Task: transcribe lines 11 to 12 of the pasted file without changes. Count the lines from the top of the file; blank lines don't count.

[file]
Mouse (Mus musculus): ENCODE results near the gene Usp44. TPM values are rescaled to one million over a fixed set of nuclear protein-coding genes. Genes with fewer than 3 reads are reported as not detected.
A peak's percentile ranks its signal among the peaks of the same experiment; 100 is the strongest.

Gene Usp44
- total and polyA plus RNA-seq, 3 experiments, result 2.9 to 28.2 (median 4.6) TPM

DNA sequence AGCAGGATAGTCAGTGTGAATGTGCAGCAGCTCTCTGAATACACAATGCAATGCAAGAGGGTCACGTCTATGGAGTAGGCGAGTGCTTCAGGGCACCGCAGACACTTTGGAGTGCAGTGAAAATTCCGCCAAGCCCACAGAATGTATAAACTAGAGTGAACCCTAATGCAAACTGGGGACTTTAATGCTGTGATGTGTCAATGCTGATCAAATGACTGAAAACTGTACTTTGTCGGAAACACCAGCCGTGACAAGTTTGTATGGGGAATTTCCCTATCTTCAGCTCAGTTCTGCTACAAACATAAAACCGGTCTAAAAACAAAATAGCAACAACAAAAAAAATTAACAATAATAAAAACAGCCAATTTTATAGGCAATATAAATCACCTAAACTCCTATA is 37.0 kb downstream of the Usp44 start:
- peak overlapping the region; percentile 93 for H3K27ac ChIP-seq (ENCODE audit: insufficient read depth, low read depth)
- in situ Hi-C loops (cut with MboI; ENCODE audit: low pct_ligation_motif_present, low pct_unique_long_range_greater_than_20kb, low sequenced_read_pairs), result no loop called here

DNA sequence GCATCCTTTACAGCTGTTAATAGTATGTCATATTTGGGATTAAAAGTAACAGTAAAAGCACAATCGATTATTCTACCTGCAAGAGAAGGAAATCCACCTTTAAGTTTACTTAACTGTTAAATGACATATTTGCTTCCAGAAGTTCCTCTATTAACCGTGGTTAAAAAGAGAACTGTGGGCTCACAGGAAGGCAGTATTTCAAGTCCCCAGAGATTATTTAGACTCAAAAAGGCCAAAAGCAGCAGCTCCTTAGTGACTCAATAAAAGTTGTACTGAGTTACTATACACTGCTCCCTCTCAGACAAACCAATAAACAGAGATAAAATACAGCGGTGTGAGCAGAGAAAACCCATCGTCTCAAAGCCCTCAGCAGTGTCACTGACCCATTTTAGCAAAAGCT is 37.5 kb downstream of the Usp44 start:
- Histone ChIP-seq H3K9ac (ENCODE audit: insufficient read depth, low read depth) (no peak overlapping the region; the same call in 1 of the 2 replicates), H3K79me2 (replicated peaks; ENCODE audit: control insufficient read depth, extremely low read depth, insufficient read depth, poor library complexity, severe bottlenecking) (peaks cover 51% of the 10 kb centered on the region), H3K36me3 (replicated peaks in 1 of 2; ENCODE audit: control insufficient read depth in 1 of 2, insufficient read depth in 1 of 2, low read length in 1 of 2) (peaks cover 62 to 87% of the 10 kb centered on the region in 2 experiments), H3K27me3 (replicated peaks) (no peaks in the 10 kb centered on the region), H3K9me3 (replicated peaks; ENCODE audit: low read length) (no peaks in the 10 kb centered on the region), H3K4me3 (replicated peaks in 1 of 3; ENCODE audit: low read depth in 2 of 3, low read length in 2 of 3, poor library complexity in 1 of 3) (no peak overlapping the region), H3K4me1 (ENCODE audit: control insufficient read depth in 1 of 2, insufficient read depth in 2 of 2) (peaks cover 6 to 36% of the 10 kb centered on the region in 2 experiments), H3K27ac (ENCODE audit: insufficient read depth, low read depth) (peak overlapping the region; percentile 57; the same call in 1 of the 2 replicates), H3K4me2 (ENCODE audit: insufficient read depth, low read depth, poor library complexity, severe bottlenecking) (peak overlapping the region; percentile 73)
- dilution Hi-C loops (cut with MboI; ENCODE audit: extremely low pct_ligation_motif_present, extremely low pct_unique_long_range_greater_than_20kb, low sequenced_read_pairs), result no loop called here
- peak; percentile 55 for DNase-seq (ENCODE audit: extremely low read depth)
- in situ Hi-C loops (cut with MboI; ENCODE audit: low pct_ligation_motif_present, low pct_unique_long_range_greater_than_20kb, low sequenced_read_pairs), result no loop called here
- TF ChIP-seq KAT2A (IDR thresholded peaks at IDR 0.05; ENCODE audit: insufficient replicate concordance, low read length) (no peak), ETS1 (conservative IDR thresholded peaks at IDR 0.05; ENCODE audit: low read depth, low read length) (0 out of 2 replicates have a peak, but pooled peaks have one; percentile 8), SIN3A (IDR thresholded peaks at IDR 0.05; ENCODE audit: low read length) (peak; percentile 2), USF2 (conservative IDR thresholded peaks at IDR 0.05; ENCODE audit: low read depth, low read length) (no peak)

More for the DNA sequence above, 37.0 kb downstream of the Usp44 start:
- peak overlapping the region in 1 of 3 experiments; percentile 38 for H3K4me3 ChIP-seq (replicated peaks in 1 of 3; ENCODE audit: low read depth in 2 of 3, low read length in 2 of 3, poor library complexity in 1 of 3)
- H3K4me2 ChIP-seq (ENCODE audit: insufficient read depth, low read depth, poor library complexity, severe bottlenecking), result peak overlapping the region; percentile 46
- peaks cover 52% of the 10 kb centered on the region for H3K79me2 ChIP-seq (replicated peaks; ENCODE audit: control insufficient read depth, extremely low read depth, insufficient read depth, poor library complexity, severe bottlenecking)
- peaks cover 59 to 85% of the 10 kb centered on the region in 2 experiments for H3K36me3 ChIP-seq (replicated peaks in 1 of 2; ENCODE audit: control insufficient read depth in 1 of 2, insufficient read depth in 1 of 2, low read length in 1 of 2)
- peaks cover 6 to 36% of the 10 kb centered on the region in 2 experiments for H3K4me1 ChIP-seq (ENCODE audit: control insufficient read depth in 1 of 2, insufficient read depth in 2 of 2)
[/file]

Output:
- peak; percentile 55 for DNase-seq (ENCODE audit: extremely low read depth)
- in situ Hi-C loops (cut with MboI; ENCODE audit: low pct_ligation_motif_present, low pct_unique_long_range_greater_than_20kb, low sequenced_read_pairs), result no loop called here